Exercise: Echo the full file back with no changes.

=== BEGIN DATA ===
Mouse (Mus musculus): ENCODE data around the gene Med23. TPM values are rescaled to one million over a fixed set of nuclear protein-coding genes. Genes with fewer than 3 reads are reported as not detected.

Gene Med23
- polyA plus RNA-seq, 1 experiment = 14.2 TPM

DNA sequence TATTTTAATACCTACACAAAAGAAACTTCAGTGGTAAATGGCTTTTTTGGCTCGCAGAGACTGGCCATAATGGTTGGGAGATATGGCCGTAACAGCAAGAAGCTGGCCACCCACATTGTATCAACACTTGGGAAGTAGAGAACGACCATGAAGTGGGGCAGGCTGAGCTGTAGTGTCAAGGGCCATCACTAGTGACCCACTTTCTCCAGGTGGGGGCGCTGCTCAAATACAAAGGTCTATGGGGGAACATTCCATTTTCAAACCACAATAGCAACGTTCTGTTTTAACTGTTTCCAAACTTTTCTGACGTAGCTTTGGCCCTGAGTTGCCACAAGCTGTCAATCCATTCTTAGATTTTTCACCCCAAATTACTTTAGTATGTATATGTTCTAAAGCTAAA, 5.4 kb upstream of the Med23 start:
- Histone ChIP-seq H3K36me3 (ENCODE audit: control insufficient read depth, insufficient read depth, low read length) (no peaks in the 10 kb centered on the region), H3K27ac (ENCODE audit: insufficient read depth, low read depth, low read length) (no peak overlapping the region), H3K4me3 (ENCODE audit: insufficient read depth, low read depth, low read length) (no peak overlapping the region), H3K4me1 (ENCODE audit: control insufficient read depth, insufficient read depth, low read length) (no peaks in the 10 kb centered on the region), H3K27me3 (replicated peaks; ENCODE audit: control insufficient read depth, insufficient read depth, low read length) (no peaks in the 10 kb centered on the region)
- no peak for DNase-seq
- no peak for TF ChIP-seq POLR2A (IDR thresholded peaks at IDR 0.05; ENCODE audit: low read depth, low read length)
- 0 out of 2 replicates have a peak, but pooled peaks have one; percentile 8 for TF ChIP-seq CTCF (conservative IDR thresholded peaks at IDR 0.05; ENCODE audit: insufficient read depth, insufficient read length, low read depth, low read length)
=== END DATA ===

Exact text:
Mouse (Mus musculus): ENCODE data around the gene Med23. TPM values are rescaled to one million over a fixed set of nuclear protein-coding genes. Genes with fewer than 3 reads are reported as not detected.

Gene Med23
- polyA plus RNA-seq, 1 experiment = 14.2 TPM

DNA sequence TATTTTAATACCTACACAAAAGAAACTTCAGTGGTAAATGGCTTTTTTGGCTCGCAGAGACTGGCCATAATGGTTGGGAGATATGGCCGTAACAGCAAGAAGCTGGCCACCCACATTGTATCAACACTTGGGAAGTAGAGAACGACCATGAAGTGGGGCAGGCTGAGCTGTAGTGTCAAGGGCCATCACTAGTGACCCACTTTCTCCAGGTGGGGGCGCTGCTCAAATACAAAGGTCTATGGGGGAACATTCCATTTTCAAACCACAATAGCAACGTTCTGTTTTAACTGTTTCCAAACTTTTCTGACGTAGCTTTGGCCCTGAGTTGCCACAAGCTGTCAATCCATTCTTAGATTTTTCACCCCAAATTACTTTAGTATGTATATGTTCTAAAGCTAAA, 5.4 kb upstream of the Med23 start:
- Histone ChIP-seq H3K36me3 (ENCODE audit: control insufficient read depth, insufficient read depth, low read length) (no peaks in the 10 kb centered on the region), H3K27ac (ENCODE audit: insufficient read depth, low read depth, low read length) (no peak overlapping the region), H3K4me3 (ENCODE audit: insufficient read depth, low read depth, low read length) (no peak overlapping the region), H3K4me1 (ENCODE audit: control insufficient read depth, insufficient read depth, low read length) (no peaks in the 10 kb centered on the region), H3K27me3 (replicated peaks; ENCODE audit: control insufficient read depth, insufficient read depth, low read length) (no peaks in the 10 kb centered on the region)
- no peak for DNase-seq
- no peak for TF ChIP-seq POLR2A (IDR thresholded peaks at IDR 0.05; ENCODE audit: low read depth, low read length)
- 0 out of 2 replicates have a peak, but pooled peaks have one; percentile 8 for TF ChIP-seq CTCF (conservative IDR thresholded peaks at IDR 0.05; ENCODE audit: insufficient read depth, insufficient read length, low read depth, low read length)